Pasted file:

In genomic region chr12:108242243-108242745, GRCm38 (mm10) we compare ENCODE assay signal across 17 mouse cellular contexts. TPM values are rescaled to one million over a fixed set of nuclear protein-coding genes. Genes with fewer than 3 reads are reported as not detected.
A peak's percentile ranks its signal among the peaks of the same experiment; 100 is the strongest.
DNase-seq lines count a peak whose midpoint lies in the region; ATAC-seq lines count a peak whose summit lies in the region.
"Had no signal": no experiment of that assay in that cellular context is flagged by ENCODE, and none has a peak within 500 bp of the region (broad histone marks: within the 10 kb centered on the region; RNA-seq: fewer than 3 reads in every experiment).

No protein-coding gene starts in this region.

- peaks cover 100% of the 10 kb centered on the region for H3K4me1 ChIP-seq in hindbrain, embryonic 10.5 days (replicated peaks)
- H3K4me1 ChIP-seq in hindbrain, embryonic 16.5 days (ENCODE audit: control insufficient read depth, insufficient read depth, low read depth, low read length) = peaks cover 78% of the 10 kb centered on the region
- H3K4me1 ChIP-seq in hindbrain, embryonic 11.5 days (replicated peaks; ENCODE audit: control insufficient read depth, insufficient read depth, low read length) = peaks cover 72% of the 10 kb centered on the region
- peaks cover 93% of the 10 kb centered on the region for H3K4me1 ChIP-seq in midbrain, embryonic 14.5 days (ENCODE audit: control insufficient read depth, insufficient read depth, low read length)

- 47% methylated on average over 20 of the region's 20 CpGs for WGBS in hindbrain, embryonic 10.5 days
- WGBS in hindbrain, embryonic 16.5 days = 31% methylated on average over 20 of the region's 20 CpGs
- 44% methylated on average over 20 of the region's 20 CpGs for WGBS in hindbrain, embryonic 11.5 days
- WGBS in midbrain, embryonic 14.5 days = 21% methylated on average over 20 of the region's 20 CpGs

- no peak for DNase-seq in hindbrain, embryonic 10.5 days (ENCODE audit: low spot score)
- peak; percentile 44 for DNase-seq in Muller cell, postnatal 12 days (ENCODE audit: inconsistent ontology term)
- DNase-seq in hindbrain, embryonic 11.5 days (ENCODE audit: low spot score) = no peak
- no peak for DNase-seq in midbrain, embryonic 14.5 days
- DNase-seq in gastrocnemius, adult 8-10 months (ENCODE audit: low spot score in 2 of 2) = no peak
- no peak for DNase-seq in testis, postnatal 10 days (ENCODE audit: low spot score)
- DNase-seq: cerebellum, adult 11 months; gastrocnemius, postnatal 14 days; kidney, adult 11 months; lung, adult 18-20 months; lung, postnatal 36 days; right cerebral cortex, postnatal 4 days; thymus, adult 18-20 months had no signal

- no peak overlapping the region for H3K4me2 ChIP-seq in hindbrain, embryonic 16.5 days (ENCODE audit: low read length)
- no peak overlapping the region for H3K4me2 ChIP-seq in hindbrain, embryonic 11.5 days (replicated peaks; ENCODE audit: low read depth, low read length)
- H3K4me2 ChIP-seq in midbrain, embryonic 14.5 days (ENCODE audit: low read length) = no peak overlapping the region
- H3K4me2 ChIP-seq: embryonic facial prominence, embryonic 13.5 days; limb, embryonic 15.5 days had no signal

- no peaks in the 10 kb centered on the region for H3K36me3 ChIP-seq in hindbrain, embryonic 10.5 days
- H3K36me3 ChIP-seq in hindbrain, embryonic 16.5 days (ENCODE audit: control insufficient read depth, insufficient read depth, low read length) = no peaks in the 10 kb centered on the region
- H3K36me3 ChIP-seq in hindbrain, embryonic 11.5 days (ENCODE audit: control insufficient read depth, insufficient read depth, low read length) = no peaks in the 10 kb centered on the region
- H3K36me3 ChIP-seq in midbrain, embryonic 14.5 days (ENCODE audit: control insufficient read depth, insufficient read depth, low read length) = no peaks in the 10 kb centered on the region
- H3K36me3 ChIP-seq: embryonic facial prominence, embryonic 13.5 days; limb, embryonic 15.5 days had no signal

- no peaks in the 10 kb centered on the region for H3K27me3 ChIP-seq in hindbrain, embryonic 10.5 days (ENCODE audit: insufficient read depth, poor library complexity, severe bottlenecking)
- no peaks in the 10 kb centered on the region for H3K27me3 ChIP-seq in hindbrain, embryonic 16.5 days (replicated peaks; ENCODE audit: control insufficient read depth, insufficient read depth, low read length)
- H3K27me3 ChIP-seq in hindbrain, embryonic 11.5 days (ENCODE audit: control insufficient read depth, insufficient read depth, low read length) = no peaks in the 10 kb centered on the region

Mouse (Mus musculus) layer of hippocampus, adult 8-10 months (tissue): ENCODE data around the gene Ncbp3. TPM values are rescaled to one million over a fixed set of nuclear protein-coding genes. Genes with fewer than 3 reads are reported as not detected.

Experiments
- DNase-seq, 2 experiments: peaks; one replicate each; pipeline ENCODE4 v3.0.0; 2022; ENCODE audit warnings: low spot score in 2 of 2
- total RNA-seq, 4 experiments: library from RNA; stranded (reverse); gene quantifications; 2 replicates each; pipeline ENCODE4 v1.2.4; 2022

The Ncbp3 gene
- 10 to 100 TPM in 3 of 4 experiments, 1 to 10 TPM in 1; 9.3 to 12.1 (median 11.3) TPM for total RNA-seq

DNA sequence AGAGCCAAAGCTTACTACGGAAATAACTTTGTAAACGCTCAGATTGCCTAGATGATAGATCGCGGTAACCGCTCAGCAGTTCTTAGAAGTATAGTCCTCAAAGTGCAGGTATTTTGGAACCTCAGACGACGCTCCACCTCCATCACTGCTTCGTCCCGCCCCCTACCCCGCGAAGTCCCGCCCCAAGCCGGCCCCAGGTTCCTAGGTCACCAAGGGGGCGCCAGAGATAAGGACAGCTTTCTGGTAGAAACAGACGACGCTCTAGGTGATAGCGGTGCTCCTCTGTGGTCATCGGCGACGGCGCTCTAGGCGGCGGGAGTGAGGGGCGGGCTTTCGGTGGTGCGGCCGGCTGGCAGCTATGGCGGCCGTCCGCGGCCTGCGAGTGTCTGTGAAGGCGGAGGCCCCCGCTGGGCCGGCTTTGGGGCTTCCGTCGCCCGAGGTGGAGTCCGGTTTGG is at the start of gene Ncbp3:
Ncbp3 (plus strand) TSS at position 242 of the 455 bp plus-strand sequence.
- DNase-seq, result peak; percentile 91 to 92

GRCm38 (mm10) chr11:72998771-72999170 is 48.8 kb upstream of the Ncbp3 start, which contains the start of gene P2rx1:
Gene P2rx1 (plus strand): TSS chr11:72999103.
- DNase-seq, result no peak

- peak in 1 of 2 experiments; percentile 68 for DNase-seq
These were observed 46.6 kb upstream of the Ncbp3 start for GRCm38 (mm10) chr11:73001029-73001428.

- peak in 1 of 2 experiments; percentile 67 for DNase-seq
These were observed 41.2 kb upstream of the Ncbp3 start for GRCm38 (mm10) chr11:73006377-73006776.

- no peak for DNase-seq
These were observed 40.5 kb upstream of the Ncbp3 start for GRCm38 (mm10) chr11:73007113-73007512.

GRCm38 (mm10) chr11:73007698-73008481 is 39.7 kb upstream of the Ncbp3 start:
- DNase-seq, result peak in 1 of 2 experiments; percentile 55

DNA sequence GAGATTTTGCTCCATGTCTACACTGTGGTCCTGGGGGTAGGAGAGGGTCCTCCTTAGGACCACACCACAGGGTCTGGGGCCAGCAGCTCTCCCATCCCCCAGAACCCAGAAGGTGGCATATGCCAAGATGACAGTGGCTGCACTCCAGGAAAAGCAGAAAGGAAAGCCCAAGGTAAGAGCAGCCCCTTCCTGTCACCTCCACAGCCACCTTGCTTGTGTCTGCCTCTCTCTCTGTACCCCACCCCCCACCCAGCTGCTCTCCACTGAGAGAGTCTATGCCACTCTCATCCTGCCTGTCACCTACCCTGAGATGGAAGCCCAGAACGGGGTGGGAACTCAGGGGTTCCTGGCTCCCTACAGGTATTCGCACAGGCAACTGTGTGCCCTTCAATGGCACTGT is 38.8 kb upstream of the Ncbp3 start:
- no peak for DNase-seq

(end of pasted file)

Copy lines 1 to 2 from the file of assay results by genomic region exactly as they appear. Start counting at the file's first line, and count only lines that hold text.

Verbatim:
In genomic region chr12:108242243-108242745, GRCm38 (mm10) we compare ENCODE assay signal across 17 mouse cellular contexts. TPM values are rescaled to one million over a fixed set of nuclear protein-coding genes. Genes with fewer than 3 reads are reported as not detected.
A peak's percentile ranks its signal among the peaks of the same experiment; 100 is the strongest.